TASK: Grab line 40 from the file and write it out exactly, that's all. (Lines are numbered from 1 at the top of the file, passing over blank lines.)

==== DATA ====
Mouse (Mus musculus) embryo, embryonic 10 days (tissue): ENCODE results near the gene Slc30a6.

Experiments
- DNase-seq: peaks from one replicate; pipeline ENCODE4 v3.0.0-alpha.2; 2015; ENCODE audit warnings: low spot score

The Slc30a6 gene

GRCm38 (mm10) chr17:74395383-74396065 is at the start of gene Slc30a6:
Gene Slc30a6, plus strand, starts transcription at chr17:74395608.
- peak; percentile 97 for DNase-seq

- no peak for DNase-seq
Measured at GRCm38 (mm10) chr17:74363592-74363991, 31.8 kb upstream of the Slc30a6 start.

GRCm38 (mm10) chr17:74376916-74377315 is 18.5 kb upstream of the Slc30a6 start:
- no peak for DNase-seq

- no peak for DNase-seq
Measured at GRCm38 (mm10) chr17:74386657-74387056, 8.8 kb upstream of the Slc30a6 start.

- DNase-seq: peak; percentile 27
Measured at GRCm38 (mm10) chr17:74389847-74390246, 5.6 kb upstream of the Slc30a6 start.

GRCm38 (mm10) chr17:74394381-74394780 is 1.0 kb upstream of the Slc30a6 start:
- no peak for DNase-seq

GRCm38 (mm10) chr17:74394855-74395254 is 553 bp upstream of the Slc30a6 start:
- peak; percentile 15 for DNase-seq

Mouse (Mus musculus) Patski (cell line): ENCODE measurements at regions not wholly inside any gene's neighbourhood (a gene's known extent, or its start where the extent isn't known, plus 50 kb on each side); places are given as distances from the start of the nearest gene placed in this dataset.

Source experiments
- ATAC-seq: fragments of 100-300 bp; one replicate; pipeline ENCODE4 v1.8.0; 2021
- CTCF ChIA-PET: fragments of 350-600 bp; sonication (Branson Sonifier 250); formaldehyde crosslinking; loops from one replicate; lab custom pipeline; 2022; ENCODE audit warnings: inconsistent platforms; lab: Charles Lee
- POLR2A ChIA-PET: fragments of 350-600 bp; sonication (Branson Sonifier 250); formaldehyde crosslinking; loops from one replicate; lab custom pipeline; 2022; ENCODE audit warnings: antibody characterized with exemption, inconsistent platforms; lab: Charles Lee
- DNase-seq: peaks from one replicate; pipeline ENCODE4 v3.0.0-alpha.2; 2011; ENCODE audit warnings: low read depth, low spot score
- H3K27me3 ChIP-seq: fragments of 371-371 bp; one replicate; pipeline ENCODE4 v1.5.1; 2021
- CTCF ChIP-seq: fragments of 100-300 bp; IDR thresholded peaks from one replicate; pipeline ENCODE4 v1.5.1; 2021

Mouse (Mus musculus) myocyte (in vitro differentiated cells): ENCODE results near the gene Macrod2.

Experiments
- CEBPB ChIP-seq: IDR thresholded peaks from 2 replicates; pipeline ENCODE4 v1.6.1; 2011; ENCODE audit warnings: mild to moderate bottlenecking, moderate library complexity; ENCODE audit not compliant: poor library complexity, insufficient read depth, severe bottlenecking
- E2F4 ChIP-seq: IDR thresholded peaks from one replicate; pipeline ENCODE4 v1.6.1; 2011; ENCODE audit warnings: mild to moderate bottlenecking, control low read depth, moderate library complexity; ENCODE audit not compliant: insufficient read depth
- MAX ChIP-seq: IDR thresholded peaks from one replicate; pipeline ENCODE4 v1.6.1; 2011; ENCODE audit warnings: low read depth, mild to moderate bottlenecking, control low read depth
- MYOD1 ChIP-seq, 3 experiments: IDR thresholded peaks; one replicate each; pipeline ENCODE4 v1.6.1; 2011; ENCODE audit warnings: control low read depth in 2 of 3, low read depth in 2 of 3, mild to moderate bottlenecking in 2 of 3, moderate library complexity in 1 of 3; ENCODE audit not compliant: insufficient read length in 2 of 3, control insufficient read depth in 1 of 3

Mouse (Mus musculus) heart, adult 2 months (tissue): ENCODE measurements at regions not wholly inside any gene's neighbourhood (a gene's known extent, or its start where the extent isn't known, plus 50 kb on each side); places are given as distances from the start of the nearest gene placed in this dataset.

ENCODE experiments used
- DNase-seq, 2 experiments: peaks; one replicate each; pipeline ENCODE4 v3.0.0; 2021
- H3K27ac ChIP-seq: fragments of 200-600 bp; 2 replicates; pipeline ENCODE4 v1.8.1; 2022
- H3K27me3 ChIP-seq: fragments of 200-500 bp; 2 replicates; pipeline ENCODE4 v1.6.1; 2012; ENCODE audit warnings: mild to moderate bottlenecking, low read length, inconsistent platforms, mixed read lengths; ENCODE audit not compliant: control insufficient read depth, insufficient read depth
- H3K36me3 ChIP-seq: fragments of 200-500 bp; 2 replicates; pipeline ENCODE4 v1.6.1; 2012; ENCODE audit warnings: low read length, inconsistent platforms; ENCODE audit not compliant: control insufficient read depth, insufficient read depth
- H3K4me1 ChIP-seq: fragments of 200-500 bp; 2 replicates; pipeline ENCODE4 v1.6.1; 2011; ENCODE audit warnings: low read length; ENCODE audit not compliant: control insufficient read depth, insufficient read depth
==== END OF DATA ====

- H3K4me1 ChIP-seq: fragments of 200-500 bp; 2 replicates; pipeline ENCODE4 v1.6.1; 2011; ENCODE audit warnings: low read length; ENCODE audit not compliant: control insufficient read depth, insufficient read depth